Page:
The future has always been full of opportunities and challenges. The result of the UK’s referendum on leaving the EU brings a lot of unknowns just like any other event. Article 50 of the Lisbon Treaty runs to 260 words and the key part of it states:
“the Union shall negotiate and conclude an agreement with that State, setting out the arrangements for its withdrawal, taking account of the framework for its future relationship with the Union.”
For the convenience store channel and their customers, the question of food supply, the impact of leaving the Common Agricultural Policy (CAP), and in smaller part the Common Fisheries Policy are likely to be most important. The UK’s food supply chain is a vast international enterprise into which the EU regulations are deeply embedded.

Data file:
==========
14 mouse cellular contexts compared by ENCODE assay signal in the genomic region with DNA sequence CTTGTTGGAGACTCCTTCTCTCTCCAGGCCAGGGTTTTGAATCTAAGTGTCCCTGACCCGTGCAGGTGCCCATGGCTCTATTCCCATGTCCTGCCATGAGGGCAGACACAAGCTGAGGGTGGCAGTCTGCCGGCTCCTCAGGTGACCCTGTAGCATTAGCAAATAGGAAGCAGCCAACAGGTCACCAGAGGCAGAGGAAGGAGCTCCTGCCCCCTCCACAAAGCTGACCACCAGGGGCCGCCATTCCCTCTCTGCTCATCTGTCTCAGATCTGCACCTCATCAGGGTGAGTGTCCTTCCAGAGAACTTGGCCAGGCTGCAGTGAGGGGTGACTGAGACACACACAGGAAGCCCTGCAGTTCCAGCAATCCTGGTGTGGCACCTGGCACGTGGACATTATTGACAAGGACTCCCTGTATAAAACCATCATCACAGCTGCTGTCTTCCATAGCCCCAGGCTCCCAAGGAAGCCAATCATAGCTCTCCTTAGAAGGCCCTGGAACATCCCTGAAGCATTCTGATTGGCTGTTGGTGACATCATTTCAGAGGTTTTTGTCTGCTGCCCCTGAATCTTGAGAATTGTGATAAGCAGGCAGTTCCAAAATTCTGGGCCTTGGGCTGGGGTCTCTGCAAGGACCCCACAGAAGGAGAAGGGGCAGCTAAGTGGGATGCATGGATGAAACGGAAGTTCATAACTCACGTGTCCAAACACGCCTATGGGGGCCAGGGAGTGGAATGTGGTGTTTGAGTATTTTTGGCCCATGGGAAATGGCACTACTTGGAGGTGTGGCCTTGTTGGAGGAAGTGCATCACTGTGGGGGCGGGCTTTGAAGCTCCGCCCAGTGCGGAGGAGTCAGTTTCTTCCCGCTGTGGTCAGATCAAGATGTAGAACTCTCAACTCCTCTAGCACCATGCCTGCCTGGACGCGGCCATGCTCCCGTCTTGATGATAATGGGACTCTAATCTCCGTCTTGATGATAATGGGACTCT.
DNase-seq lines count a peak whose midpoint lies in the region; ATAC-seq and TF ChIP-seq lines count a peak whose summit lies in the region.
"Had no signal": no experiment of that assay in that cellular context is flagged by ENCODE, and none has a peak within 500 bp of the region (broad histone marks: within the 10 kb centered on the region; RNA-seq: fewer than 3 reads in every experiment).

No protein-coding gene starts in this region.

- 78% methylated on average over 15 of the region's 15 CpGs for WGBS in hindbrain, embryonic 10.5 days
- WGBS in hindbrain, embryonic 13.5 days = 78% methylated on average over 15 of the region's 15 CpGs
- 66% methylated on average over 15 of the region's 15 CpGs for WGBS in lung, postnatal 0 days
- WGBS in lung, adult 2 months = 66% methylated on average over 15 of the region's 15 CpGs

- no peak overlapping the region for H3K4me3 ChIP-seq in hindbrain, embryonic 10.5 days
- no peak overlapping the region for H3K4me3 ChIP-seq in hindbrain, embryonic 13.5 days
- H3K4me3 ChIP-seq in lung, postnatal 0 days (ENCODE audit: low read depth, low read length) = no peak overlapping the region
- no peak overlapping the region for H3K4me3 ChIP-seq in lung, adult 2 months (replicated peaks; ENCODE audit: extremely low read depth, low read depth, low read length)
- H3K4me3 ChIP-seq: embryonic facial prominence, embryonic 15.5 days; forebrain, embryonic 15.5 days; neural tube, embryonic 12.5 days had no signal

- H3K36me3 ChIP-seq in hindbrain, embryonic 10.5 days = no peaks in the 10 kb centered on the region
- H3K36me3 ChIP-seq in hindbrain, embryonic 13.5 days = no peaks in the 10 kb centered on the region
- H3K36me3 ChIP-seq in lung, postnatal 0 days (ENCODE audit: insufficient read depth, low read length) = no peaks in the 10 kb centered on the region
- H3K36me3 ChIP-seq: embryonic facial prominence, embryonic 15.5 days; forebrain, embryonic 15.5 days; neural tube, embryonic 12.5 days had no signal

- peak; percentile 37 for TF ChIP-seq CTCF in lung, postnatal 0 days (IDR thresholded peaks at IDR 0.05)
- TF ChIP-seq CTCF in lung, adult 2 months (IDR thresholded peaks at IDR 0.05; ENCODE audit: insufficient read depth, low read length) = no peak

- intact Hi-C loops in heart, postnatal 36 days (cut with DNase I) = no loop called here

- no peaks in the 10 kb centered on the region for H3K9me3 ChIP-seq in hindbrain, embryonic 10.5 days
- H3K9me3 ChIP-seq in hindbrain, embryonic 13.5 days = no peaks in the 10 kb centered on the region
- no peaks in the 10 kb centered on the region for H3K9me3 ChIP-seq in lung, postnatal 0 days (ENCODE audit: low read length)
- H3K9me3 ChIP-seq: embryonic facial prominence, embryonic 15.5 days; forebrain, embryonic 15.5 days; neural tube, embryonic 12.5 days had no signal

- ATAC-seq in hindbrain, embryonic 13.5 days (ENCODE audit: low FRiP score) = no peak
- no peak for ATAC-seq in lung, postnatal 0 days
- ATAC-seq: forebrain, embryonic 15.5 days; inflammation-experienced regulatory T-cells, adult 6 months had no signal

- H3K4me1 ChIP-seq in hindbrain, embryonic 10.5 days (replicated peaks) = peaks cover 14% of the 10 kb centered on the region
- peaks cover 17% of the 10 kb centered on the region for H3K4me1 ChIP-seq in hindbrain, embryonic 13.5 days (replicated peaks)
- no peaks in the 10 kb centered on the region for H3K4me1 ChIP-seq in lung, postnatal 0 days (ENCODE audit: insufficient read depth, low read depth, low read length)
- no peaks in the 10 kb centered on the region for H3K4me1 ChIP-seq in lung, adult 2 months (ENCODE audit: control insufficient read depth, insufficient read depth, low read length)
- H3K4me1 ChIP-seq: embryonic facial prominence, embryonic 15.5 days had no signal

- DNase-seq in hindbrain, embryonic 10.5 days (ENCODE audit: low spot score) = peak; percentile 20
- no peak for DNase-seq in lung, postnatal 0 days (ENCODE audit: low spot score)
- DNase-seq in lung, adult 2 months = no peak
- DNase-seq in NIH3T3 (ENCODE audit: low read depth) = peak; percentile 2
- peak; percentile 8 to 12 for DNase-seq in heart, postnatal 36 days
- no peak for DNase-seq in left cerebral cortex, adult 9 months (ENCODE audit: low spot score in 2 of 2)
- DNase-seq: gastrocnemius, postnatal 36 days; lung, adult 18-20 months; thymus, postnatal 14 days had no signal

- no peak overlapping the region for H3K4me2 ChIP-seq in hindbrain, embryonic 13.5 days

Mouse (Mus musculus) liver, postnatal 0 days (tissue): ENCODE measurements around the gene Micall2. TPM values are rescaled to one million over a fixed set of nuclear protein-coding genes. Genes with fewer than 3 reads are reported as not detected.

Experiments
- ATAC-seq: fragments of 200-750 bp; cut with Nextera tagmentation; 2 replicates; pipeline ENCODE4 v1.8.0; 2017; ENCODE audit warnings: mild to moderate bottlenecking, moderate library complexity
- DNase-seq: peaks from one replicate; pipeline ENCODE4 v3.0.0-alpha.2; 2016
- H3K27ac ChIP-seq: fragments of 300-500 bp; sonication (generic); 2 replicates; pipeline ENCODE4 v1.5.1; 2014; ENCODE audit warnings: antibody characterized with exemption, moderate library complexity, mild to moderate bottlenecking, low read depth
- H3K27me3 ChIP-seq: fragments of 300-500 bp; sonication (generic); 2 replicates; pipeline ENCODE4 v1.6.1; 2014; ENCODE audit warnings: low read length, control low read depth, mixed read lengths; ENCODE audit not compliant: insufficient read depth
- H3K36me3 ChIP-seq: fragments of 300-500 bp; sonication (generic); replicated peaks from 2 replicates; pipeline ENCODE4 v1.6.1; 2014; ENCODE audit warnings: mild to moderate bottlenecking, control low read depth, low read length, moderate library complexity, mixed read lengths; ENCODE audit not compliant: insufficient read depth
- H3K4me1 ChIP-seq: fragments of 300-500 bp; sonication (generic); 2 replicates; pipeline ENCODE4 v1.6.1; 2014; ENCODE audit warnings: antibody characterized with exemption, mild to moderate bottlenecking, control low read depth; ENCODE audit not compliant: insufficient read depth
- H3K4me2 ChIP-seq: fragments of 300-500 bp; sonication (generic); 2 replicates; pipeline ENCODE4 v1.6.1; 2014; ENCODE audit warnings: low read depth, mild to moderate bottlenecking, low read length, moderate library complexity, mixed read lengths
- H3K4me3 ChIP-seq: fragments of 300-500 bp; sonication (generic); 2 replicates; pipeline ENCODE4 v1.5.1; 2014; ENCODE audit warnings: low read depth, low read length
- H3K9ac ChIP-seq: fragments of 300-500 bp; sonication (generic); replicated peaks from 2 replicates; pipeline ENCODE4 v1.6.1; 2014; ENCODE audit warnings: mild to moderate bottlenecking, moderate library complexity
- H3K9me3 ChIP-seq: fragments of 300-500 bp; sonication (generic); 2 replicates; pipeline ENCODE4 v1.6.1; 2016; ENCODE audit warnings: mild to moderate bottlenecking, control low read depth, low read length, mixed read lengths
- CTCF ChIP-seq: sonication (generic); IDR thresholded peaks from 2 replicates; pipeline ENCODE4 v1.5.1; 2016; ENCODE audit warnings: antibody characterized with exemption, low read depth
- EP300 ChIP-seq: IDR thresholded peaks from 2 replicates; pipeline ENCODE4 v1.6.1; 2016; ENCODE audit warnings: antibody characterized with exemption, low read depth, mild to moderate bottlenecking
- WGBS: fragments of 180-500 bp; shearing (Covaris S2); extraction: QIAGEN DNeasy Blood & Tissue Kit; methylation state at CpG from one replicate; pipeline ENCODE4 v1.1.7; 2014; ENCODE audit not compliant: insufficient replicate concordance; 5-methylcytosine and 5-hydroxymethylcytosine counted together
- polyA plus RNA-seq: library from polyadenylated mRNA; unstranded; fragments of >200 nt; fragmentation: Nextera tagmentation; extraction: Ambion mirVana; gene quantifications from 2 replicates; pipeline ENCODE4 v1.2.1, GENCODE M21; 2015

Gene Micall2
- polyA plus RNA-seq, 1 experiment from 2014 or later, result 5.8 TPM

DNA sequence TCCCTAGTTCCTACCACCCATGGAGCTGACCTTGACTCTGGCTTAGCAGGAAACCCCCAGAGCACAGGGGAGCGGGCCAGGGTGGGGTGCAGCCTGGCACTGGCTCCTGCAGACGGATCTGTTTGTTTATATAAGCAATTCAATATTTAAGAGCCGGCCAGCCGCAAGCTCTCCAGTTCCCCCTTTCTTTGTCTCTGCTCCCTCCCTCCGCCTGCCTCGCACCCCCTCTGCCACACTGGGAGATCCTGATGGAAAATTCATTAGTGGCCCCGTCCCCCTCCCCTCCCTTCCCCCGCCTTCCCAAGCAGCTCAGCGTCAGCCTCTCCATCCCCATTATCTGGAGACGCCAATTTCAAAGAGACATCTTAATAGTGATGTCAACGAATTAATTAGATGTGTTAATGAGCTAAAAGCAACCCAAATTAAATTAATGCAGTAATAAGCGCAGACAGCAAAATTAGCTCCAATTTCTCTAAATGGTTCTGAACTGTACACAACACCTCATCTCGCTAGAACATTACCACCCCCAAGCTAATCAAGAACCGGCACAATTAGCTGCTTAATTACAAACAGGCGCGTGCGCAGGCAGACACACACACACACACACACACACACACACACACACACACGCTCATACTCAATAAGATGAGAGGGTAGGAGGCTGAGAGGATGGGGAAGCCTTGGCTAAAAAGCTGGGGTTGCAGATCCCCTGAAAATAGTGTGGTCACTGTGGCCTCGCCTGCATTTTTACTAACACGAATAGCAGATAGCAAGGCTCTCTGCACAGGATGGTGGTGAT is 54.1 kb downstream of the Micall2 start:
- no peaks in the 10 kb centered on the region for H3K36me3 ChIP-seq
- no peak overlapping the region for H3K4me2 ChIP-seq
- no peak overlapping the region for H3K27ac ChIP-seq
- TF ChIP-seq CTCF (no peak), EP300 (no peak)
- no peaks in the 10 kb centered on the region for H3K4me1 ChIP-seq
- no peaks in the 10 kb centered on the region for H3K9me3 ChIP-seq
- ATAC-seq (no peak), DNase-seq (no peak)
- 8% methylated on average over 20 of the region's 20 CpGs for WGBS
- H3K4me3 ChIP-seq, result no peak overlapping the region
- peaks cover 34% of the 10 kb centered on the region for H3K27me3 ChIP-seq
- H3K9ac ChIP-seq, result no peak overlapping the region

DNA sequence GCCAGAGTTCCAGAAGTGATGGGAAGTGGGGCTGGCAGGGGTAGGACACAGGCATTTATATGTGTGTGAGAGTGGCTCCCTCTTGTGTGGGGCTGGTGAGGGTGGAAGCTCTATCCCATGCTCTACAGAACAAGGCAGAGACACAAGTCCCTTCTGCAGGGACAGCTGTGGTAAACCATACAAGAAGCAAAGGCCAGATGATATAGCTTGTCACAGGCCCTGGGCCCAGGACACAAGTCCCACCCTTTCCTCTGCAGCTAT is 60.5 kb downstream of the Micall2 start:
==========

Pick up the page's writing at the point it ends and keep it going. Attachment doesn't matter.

Unpicking these regulations and replacing them with a new set of rules is going to be an important part of our new future. After all, consumers will not want to see their lives impacted by higher prices, and poorer quality of the product that they are offered. As retailers are on the front line in the food supply chain they and their trade organisations, will need to lobby the new Government on this.
Both the NFRN and ACS seem to be focusing on the peripheral regulations as ACS chief executive James Lowman illustrates with this comment: “There are many European regulations that affect convenience store retailers, from rules on waste and energy efficiency to the tobacco products directive.”
Convenience stores have changed hugely since Bob Sperring launched the concept in the UK in the 1970’s. The opportunities that come with change (and the next decade will bring big change) will favour the entrepreneurs who understand and grasp them. Food is an important category for the channel, so getting the right policies for UK agriculture to replace the CAP will be key to a successful future.